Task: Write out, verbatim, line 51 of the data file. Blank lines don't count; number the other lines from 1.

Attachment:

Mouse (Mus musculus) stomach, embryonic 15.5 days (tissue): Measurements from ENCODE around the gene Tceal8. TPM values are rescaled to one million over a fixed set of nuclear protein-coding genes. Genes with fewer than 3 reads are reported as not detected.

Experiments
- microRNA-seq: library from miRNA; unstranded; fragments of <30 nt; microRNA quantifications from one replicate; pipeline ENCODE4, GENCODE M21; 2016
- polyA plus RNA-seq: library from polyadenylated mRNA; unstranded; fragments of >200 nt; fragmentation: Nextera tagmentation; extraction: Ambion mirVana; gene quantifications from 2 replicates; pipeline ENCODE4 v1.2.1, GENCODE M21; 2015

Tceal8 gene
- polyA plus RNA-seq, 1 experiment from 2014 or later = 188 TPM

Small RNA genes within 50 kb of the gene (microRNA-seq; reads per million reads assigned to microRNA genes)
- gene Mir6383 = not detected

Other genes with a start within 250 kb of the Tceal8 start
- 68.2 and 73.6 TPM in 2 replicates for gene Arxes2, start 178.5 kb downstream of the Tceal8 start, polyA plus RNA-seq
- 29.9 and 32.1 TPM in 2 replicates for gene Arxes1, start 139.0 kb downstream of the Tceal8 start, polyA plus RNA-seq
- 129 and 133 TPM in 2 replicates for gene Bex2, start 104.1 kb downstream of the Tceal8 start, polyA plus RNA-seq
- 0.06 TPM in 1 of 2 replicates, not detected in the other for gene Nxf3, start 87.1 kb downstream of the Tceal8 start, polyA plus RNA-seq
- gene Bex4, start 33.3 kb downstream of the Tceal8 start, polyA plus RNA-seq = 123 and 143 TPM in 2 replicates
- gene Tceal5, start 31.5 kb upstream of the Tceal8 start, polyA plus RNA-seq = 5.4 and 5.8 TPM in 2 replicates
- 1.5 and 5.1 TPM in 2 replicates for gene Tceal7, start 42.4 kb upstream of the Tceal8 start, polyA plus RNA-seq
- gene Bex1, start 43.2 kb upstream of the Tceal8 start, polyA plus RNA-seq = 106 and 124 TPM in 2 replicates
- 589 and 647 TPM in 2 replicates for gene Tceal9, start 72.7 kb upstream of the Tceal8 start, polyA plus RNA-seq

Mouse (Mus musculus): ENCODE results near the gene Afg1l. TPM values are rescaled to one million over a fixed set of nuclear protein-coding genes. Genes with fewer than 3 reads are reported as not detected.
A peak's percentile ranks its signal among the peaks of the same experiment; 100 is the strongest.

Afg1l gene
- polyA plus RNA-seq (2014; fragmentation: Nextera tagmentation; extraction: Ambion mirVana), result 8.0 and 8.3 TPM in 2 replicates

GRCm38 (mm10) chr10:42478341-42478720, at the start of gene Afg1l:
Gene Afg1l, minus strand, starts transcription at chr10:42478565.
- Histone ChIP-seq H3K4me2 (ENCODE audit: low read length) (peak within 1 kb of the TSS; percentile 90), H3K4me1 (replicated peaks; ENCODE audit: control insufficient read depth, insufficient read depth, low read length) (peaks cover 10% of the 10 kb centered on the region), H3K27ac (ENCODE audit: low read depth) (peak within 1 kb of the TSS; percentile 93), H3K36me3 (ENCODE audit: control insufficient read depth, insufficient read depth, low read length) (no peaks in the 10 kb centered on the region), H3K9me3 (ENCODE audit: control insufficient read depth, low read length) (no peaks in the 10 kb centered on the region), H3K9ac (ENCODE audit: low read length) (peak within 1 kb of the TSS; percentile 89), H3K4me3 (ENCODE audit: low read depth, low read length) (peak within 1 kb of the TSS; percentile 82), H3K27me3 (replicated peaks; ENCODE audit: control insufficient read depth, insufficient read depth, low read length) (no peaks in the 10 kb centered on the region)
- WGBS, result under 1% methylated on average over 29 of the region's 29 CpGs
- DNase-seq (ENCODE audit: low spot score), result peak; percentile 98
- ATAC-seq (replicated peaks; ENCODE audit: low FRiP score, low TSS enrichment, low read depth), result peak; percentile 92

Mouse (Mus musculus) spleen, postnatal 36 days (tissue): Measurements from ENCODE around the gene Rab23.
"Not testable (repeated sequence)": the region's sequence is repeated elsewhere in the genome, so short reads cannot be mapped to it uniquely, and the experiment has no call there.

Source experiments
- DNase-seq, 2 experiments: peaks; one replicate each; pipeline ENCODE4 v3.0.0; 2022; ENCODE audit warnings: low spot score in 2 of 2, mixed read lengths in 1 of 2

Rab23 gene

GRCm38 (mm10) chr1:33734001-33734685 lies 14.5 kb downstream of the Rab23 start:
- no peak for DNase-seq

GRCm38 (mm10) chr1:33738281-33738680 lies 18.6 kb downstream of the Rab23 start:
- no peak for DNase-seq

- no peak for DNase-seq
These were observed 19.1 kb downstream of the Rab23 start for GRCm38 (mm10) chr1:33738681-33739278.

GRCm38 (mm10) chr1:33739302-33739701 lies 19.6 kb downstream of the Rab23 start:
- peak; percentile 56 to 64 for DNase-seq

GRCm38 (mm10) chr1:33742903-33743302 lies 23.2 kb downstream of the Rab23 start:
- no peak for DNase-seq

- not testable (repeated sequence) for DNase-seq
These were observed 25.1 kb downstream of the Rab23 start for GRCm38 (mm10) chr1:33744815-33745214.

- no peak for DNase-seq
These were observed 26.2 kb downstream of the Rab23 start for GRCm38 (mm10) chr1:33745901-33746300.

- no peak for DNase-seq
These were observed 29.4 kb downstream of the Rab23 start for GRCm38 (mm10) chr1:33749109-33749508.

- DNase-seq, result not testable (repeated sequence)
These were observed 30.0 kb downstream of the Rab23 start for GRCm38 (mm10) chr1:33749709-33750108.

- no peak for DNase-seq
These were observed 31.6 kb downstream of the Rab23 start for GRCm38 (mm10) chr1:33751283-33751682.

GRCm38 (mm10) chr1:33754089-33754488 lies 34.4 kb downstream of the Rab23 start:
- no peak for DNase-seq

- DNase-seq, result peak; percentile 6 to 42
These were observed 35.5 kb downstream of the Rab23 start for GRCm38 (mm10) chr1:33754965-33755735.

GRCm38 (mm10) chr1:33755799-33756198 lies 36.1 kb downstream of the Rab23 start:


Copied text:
These were observed 30.0 kb downstream of the Rab23 start for GRCm38 (mm10) chr1:33749709-33750108.